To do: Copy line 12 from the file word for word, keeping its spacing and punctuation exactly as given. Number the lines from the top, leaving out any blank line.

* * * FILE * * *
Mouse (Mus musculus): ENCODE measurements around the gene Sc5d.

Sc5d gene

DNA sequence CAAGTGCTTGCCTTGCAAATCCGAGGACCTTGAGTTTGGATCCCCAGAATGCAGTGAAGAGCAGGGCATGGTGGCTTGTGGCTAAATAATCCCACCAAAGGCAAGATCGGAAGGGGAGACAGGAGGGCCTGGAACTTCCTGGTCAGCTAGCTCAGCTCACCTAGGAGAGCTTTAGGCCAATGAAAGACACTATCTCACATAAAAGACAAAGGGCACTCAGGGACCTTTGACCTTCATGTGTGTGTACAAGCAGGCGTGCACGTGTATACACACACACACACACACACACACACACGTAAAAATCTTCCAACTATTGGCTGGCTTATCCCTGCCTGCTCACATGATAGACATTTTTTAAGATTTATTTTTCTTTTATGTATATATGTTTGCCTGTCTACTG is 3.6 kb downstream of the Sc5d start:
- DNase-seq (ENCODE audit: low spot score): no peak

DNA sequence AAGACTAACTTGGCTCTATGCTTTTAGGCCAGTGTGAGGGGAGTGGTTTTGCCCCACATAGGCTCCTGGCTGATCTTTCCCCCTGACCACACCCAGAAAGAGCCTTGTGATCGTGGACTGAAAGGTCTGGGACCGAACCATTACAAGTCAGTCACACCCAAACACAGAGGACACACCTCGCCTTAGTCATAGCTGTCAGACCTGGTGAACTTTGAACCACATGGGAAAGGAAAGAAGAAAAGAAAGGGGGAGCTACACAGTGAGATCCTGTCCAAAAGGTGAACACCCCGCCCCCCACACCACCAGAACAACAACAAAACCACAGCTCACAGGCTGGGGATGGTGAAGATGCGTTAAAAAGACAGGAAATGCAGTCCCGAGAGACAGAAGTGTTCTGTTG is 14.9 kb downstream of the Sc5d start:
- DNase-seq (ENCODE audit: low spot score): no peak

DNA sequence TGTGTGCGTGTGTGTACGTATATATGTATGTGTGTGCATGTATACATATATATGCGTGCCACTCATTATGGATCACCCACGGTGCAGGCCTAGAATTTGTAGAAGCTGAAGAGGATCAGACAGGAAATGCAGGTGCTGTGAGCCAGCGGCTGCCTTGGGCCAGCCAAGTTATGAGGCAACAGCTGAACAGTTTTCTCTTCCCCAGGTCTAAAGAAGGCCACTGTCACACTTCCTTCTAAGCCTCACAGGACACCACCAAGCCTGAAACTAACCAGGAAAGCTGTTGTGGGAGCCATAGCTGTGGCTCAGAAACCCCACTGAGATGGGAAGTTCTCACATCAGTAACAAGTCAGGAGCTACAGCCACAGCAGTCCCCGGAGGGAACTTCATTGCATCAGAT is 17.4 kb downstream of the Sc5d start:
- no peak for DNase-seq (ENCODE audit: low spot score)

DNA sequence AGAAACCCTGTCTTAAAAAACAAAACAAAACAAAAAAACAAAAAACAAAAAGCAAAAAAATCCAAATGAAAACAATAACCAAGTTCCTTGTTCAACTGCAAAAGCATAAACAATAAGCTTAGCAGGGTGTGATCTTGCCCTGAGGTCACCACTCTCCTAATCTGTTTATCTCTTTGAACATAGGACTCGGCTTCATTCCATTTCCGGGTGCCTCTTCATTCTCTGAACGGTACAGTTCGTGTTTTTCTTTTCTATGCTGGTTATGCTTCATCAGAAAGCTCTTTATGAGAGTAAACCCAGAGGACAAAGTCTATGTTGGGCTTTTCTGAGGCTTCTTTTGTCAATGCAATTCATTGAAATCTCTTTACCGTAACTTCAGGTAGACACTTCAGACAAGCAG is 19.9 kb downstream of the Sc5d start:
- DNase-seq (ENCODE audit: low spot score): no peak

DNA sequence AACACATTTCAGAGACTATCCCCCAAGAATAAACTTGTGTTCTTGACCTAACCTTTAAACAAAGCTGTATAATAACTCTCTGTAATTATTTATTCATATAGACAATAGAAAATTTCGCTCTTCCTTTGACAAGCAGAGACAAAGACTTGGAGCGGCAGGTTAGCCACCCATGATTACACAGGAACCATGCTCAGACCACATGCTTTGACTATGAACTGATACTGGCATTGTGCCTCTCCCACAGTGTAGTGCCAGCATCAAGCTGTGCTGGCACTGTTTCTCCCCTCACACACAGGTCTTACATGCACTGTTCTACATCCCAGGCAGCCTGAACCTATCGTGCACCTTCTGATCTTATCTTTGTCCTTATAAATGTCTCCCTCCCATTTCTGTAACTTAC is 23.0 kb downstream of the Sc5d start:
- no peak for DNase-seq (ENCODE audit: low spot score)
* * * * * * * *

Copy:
- no peak for DNase-seq (ENCODE audit: low spot score)